During the 20th century, only six women were legally executed by the State of New York at Sing Sing Prison. In each case, the condemned faced a process of demonization and public humiliation that was orchestrated by a powerful and unforgiving media. When compared to the media treatment of men who went to the electric chair for similar offenses, the press coverage of female killers was ferocious and unrelenting. Granite woman, black-eyed Borgia, roadhouse tramp, sex-mad, and lousy prostitute are just some of the terms used by newspapers to describe these women. Unlike their male counterparts, females endured a campaign of expulsion and disgrace before they were put to death. Not since the 1950s has New York put another woman to death. Gado chronicles the crimes, the times, and the media attention surrounding these cases. The tales of these death row women shed light on the death penalty as it applies to women and the role of the media in both the trials and executions of these convicts. In these cases, the press affected the prosecutions, the judgements, and the decisions of authorities along the way.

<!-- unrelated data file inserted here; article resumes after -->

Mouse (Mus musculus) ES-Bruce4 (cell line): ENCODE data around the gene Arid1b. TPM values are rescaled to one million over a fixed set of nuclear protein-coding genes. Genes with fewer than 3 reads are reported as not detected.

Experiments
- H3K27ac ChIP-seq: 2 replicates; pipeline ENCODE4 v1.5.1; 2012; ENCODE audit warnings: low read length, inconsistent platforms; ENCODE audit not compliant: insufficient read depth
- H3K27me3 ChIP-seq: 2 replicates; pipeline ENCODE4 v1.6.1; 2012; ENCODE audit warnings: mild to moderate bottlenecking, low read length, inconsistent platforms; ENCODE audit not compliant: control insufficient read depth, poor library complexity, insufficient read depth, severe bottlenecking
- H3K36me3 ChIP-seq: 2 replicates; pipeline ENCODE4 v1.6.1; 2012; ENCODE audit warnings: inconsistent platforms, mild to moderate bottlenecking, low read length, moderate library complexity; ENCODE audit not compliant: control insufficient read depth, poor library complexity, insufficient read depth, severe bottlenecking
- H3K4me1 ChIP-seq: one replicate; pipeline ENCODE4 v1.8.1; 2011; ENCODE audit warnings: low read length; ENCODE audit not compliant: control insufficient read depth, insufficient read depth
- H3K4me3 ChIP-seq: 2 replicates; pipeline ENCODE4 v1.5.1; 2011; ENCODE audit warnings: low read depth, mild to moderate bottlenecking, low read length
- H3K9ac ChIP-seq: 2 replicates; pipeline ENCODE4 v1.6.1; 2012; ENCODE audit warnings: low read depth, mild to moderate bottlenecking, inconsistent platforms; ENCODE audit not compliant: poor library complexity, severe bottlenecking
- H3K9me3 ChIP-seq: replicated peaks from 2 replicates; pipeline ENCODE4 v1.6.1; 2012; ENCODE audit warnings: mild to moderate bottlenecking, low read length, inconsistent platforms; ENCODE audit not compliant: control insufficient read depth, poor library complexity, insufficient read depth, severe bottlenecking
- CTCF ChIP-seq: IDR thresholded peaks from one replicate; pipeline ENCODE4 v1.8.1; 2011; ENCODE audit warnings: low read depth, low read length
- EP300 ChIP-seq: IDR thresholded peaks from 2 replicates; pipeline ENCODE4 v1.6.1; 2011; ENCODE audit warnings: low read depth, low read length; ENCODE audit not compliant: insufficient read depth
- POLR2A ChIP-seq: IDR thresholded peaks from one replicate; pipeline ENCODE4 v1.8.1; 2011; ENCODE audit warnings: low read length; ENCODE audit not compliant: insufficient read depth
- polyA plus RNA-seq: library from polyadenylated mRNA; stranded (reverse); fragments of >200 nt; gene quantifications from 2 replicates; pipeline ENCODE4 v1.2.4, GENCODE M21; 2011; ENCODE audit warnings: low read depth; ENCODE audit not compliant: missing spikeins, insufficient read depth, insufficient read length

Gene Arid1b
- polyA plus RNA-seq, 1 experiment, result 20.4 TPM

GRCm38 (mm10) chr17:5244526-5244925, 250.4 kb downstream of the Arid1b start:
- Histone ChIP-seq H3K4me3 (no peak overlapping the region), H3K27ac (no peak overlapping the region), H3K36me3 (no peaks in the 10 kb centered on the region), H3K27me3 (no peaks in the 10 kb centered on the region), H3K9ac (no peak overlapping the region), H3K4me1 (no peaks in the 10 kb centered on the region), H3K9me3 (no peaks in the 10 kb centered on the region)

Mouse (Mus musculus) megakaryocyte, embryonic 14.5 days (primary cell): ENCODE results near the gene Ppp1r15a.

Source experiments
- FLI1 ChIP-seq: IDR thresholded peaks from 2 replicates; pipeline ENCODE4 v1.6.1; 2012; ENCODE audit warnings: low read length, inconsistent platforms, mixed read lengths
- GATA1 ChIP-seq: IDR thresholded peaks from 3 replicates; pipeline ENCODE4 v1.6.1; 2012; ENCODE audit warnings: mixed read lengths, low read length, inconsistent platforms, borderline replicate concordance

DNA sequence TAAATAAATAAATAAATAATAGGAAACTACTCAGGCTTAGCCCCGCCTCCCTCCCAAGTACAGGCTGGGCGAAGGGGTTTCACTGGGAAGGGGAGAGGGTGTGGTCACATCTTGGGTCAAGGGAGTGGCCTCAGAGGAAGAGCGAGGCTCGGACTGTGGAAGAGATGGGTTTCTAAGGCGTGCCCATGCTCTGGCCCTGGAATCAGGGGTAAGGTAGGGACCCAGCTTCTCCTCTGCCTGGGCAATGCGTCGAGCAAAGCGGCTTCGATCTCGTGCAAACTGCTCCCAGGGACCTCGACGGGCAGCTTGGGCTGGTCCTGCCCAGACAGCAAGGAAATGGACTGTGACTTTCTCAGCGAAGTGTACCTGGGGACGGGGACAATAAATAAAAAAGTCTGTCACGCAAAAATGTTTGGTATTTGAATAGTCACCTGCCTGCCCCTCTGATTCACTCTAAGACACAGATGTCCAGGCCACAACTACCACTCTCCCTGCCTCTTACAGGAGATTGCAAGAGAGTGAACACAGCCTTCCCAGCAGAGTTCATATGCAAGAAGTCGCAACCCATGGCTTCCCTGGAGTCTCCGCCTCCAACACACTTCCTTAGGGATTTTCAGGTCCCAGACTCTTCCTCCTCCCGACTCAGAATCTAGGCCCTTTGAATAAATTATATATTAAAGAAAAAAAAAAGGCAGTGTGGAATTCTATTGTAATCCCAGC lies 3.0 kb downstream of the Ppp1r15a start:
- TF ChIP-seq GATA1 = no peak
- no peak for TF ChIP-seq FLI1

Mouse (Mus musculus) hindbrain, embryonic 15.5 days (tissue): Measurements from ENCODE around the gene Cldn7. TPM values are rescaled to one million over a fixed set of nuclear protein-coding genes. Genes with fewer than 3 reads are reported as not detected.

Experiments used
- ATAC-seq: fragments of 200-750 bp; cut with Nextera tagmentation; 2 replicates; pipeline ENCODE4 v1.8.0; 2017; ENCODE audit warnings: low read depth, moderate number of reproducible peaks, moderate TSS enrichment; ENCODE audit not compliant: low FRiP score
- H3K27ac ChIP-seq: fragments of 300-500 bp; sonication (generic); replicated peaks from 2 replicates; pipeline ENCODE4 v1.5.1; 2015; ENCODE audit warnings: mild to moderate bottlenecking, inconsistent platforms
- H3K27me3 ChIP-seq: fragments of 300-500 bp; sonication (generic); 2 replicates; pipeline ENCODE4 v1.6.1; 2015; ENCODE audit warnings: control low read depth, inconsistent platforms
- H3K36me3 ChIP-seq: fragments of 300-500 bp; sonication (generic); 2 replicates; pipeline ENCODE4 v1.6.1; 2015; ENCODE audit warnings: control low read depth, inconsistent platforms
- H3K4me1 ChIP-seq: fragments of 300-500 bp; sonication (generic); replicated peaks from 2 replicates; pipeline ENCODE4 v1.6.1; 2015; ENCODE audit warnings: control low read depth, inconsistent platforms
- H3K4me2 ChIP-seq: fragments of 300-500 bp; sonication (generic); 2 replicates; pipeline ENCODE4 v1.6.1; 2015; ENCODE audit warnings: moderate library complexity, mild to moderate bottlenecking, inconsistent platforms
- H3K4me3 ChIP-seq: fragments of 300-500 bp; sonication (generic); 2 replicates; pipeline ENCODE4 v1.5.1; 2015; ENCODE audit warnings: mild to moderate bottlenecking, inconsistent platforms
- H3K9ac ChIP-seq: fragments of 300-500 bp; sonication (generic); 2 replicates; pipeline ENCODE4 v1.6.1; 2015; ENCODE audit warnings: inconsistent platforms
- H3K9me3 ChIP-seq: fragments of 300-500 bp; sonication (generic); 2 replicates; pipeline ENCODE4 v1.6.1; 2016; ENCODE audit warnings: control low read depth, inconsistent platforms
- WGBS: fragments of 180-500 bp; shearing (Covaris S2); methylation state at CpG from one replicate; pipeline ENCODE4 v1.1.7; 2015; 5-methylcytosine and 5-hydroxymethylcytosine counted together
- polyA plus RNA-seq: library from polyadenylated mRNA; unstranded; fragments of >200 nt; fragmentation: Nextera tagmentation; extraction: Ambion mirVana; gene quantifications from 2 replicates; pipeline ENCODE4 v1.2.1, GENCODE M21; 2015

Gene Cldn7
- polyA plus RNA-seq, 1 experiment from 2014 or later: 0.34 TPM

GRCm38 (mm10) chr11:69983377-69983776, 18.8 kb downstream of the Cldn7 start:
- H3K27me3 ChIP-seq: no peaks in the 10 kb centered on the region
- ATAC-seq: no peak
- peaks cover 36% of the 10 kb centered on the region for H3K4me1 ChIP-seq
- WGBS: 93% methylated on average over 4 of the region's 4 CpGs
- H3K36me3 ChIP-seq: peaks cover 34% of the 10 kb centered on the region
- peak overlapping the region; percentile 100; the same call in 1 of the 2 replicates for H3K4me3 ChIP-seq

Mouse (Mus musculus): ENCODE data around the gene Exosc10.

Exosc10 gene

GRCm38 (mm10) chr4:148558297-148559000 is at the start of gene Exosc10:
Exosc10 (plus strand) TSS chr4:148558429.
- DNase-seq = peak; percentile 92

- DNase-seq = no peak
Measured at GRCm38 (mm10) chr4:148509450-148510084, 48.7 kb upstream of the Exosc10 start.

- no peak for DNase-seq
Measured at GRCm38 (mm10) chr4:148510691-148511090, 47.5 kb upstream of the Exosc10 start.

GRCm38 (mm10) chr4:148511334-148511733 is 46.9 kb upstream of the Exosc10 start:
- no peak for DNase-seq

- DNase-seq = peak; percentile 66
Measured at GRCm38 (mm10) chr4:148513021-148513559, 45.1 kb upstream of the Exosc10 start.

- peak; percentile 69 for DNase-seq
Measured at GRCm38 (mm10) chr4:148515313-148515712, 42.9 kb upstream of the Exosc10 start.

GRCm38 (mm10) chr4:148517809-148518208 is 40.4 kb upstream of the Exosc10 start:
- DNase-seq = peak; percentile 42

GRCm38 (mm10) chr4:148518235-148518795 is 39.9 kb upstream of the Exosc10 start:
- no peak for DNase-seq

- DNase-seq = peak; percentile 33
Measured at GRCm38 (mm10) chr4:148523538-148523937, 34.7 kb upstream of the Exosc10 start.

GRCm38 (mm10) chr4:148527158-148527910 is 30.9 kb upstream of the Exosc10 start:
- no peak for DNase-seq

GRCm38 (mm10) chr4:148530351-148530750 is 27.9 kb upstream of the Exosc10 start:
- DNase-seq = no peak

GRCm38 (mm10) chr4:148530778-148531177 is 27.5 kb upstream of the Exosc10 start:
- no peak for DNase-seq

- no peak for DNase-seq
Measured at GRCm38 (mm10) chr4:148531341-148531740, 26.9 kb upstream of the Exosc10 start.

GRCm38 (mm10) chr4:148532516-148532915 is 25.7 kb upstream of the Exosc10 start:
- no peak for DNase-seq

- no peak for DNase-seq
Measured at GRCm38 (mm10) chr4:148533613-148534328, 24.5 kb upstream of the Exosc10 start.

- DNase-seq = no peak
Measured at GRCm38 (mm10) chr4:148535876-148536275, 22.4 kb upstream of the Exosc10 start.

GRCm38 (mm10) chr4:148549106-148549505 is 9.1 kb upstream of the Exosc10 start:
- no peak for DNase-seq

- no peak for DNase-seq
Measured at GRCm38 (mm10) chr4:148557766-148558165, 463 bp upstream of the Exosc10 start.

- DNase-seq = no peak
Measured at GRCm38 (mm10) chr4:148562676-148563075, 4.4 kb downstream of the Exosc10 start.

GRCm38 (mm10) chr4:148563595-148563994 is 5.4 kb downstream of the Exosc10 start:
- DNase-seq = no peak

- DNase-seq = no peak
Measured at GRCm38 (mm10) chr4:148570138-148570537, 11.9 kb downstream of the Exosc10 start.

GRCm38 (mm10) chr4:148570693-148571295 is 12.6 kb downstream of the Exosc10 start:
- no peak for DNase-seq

Contemporary headlines of the era are revealing in their blatant bias and leave little doubt of their purpose. Using family letters, prison correspondence, photographs, court transcripts, and last- minute pleas for mercy, Gado paints a fuller picture of these cases and the times.